Closed Trades Help


I wanted to show you how to read and interpret the Closed Trades so you can see how the Targets work, and understand the Closed Trades table (track record).

Notice the maxprice column compared to the target column.

The way it works is this – the maxprice column shows how high the stock ran (the maximum price) before the trade got closed, so if the maxprice is greater than the target – the trade “hit the target”.

The Target is where you take profits.

There are a couple different ways to use the targets, but our baseline strategy is to take 1/2 the position off at the target and let the other 1/2 ride using the Trailing stop (tstop). Many of the stocks you will see cycle through the system will move substantially higher than the target over time.

You can see that on the image above.

Also notice that on several of the stocks, the tstop (Trailing Stop) was ratcheted-up beyond the Target price, so in those cases you would be able to squeeze extra profit out of the trade, rather than just selling it all at the target. On the trades that get really good follow-through, we see the trailing stop eventually surpass the target.

There are also cases where the stock hits the Target but then pulls back and hits the trailing stop at a level below the Trigger. Under those circumstances you would see a loss in the Min column – because a trade only gets closed when it hits the tstop (not the Target). So in real-life trading you could have potentially sold a position at the target, but the Closed Trades “Min” column shows it as a loss. (That’s another reason you want to lock-in partial gains at the target.)

Two of the stocks above, FB and CVI got closed ahead of their earnings release.

This is the one exception to only closing trades when they eventually hit the tstop.

One important strategy we use with our system is that we close Open Trades ahead of the company’s earnings release. We do that for a number of reasons, but primarily because holding over earnings is a “crap-shoot”. We all see the wild gap ups and downs and see the crazy price action that happens when a company releases earnings and from a risk-management perspective it just doesn’t make sense to hold over earnings. There’s just no “edge”.

Reading the Closed Trades table

The first 4 columns in the Closed Trades table are self-explanatory – symbol, company name, entry date and closed date.

The Trigger price may not be what you are used to – because we wait for a daily close over the Trigger to get in. That’s our buy signal. You can take an entry the following morning as long as the stock is trading over the Trigger price – or you can set a limit order to get filled at the Trigger price. Generally speaking we don’t sweat the nickels and dimes as far as getting in a little over the Trigger.

You can adjust the Target to compensate if you buy in over the Trigger. So say a stock closes over the trigger today, then tomorrow morning when you’re ready to get in, it’s fifty-cents over the Trigger. Simply add fifty-cents to the Target – set your Limit Order to sell – and you’re good to go. You can see above how that would have worked out just fine.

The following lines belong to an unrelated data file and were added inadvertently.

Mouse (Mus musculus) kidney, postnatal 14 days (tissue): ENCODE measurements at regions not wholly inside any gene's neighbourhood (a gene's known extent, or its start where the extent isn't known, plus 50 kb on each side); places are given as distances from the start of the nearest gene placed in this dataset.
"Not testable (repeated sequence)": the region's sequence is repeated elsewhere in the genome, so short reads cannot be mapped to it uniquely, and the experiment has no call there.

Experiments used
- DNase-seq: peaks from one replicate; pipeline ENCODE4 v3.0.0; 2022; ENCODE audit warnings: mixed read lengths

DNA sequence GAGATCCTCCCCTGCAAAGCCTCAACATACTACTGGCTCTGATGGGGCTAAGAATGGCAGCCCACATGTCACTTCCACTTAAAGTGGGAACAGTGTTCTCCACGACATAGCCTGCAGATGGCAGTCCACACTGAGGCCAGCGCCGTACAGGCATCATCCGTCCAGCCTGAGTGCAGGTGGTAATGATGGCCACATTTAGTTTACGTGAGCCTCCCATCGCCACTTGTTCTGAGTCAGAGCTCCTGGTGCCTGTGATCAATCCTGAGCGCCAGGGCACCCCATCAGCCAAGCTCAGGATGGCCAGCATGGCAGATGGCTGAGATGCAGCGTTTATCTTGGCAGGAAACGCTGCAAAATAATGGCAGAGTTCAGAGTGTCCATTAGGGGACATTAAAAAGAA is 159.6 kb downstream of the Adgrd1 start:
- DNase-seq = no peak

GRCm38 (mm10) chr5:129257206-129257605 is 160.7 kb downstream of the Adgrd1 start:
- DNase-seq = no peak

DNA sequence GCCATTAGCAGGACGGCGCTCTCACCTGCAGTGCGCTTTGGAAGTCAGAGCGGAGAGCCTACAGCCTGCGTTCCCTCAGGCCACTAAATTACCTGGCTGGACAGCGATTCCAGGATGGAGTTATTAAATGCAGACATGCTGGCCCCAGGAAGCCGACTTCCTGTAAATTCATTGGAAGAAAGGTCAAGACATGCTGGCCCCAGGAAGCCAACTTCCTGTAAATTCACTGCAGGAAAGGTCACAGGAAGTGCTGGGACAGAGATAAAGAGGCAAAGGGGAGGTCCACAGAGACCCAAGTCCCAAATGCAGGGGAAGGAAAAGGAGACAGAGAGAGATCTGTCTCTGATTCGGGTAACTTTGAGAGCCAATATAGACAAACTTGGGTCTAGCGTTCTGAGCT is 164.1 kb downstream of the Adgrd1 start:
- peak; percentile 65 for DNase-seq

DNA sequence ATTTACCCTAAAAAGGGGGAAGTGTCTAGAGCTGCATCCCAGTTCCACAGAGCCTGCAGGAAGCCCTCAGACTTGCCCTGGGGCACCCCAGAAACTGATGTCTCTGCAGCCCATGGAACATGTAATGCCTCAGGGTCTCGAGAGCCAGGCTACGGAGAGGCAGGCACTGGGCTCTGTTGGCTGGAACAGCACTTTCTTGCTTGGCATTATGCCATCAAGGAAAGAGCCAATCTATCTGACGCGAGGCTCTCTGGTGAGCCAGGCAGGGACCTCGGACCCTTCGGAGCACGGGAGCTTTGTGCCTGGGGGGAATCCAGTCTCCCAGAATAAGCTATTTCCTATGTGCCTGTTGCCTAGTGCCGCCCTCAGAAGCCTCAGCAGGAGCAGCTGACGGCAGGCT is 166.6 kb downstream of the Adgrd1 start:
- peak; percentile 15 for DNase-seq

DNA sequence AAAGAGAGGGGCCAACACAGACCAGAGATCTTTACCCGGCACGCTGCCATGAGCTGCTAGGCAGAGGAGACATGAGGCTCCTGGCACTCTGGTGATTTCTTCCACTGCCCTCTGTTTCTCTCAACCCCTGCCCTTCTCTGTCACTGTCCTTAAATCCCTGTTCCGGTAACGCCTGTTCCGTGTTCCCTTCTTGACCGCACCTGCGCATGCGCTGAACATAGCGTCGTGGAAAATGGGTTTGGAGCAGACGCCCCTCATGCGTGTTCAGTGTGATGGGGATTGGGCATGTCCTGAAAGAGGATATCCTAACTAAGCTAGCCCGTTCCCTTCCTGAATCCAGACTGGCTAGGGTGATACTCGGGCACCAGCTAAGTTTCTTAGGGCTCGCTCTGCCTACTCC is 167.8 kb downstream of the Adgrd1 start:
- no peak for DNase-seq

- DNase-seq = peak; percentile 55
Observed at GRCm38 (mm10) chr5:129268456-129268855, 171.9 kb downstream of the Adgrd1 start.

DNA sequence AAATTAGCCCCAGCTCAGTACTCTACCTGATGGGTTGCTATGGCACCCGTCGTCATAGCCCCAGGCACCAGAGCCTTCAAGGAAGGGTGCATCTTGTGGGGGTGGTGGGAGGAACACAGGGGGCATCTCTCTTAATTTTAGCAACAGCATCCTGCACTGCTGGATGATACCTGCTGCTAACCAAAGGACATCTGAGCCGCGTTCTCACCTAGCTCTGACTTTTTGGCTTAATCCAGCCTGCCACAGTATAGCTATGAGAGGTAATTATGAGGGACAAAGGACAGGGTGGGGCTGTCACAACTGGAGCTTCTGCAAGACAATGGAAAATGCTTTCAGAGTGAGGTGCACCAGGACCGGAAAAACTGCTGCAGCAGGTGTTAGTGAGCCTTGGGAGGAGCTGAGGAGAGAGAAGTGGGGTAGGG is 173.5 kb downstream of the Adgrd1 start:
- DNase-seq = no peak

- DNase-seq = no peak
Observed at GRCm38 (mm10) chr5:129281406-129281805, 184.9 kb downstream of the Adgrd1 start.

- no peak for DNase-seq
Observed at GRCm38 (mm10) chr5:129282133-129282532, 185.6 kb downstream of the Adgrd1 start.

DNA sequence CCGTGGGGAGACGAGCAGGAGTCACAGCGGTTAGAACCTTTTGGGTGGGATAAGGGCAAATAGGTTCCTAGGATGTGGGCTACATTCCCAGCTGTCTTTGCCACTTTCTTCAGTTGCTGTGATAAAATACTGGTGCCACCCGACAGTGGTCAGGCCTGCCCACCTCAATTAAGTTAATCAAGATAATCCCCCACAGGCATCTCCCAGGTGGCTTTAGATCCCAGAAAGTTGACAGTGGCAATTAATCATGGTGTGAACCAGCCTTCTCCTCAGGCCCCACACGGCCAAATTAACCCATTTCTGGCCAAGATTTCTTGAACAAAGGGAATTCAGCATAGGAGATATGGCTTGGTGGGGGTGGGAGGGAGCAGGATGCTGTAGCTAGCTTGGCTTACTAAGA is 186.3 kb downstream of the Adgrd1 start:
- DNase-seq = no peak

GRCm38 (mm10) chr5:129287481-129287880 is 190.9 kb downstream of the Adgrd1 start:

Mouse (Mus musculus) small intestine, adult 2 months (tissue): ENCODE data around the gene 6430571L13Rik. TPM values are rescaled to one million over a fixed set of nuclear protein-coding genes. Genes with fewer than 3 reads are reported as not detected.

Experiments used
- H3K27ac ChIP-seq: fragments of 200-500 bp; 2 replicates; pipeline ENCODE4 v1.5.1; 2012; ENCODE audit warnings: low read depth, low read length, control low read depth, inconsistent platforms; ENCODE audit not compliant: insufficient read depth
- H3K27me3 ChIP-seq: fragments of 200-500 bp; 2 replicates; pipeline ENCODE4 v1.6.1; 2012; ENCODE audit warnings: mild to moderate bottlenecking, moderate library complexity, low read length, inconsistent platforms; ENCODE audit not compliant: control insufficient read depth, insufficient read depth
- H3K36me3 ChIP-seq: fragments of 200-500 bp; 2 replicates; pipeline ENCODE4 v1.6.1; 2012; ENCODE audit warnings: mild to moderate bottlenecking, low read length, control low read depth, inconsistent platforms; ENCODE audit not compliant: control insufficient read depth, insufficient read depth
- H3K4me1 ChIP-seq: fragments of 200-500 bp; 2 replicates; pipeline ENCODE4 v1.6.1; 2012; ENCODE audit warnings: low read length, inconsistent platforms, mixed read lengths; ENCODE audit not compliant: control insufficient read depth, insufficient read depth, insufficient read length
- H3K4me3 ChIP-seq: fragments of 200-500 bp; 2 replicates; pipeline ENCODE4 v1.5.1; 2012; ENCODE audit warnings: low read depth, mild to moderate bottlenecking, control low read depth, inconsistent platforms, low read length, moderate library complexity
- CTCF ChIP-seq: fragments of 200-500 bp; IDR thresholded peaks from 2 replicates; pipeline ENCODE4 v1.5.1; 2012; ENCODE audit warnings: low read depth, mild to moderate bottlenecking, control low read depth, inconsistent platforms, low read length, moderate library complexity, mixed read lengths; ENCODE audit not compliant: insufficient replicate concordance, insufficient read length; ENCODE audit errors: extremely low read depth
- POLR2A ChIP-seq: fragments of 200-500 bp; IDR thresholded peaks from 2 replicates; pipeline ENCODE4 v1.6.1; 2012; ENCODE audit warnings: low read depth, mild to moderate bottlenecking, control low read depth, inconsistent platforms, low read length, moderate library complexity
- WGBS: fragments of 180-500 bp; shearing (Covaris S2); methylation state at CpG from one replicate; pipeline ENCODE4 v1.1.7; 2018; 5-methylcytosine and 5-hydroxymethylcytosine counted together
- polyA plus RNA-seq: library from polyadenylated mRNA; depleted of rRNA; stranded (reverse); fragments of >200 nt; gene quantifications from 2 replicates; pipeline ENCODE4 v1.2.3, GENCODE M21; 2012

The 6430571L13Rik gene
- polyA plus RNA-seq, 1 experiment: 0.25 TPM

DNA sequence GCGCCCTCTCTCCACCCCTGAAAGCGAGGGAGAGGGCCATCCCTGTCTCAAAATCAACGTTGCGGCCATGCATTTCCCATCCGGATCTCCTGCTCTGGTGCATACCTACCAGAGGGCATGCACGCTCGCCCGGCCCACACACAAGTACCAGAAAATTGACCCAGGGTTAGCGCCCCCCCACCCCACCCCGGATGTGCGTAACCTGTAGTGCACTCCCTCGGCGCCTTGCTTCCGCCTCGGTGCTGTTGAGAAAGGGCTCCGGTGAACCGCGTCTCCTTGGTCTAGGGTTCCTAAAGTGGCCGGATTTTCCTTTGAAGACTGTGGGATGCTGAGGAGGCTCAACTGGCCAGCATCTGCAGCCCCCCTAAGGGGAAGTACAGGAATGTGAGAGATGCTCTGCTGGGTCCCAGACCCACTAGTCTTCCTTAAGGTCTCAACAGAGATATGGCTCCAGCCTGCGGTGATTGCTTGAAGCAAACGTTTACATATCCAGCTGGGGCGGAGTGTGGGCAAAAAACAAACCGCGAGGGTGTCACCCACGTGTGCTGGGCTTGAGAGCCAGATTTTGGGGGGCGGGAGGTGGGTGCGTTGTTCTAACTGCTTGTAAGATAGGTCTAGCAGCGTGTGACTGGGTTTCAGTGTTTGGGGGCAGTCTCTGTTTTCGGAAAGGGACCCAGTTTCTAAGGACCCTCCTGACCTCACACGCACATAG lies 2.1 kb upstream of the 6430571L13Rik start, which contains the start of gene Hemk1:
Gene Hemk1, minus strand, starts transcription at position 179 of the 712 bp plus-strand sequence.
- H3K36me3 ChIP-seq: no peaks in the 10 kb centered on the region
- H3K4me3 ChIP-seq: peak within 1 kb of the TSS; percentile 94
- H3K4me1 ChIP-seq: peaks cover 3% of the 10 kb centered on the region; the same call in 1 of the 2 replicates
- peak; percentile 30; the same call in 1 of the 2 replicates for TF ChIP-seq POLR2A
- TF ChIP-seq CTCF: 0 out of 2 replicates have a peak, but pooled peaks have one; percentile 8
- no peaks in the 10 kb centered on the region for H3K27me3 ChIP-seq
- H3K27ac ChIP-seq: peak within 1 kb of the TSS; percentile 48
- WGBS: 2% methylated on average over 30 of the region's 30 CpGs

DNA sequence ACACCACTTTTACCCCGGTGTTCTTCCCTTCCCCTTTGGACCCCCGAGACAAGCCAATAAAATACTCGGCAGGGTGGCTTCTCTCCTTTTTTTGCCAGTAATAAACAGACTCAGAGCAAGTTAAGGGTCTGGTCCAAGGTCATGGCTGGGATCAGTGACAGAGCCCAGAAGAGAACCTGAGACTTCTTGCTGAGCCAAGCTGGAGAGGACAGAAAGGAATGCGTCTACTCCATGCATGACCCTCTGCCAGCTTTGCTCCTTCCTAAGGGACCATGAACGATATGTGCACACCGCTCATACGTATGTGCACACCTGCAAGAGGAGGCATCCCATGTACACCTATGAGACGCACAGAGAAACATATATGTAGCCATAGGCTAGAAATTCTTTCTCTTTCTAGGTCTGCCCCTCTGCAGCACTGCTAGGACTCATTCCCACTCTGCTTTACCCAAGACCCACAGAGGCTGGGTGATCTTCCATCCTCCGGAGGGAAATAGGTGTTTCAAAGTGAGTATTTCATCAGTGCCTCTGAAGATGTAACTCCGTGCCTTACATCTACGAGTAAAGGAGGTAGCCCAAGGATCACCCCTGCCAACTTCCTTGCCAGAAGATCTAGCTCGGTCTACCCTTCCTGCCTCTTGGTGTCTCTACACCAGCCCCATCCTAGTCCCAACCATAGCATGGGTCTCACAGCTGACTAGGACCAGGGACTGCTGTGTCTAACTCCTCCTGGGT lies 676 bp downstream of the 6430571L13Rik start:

The tstop column (trailing stop) is what you will monitor closely on a daily basis. When a trade is on the Open Trades table, the tstop can adjust on a daily basis – it ratchets up continuously. There are only 2 ways a trade gets closed (sold) – the day before earnings or when it hits the tstop. Outside of earnings season all trades get closed when they hit the trailing stop (not when they hit the Target).

The min column shows the distance the price moved (in percentage terms) from the trigger to the tstop. This is the minimum gain you would achieve if you bought at the trigger and sold at the trailing stop. It does not account for profits locked-in at the target (or parabolic stops).

The maxprice is the highest price a stock reached while it was an open trade. We obviously don’t expect to be able to sell at the exact high and that’s not what we set out to do anyway. The maxprice basically measures the follow-through and comes into play when we are locking-in profits at the pstop (Parabolic Stop) which shows up when a trade is still open.

The max column is the maximum percentage the stock moved over the trigger price. The closer the tstop is to the max, the more of the gain we were able to bank before the momentum faded and the stock pulled back to hit the trailing stop.

As I mentioned above, there’s another important level that gets calculated, the pstop. Basically the pstop kicks in when a stock has a substantial run-up and can be used to protect profits much closer to the maxprice.

The back-end system that drives everything uses technical analysis, math, computations and programmed logic – however “trading along with our system” is very flexible. That’s what makes it so great. You have a “trade plan” and all the details are “quanted out”, but you have flexibility when it comes to taking the trades and deciding how to take profits in real-life.

You can choose your own level of “aggressiveness” depending on your personal situation and how much time you have to manage your trades and how closely you want to monitor them.

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